In my last posting, I gave a brief overivew of the SVUnit framework, and it’s usage model. This post will look at how to use this framework in your workflow: how it can be integrated into your existing verification methodology to help develop new verification components, and extend existing environments.
At this point, I’ll state that the key determinant for a successful introduction is attitude. The developers must see merit in using this approach, or at least trying the approach with an open mind. Otherwise, it will very likely not be successful.
Adding TDD to your New Project / Verification Component
Neil has discussed in previous posts about the value of adding the TDD methodology, and has shown that as an activity in a new project it is straightforward. The scripts in this framework make adding TDD even easier value by automatically generating code that is immediately usable. The following provides some recommendations on a workflow that we’ve found useful:
- Create the class header files with only the class definition (i.e., no implementation). Don’t worry about getting the class perfect, the intent here is to use the scripts to generate the scaffolding code required for the unit test framework.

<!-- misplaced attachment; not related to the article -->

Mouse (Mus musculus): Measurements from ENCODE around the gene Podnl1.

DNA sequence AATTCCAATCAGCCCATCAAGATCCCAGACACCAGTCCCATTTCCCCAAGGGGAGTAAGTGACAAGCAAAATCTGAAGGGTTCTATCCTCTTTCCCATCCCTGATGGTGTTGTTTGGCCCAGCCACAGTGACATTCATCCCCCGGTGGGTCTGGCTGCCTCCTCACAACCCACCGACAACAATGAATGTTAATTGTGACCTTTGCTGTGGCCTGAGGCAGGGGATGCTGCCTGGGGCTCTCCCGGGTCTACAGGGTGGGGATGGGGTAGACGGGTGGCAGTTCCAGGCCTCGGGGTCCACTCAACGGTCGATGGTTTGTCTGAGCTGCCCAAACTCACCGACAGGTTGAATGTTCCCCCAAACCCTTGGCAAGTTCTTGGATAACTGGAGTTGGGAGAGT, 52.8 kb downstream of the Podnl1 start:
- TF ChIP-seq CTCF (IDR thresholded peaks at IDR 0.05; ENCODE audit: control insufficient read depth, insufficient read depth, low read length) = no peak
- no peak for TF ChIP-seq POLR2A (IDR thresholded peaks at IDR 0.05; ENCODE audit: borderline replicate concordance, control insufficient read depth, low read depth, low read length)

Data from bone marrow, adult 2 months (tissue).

- Use the provided scripts to generate your unit test case files and corresponding test suites.
- For each function and task in the system create a unit test case (derived from the svunit_testcase class). The focus while writing these unit tests is to create the usage model for your new verification component, or how each task/function is to be used in your environment. This should be done iteratively, one task/function at a time building from a logical start e.g., following the UVM phase flow, or from the public tasks/functions and following their call flow.
- Add just enough code into task/function to get the test case to pass, debugging each task/function individually to ensure that they are correct as per the usual TDD “way”.
- Aggregate the testcases into meaningful test suites. Create these test suites using the scripts provided.
- Similarly, aggregate the test suites into the test runner derived from the svunit_testrunner (using the scripts provided).
At this point, you have a couple of very handy things:
- a working, debugged initial version of your class;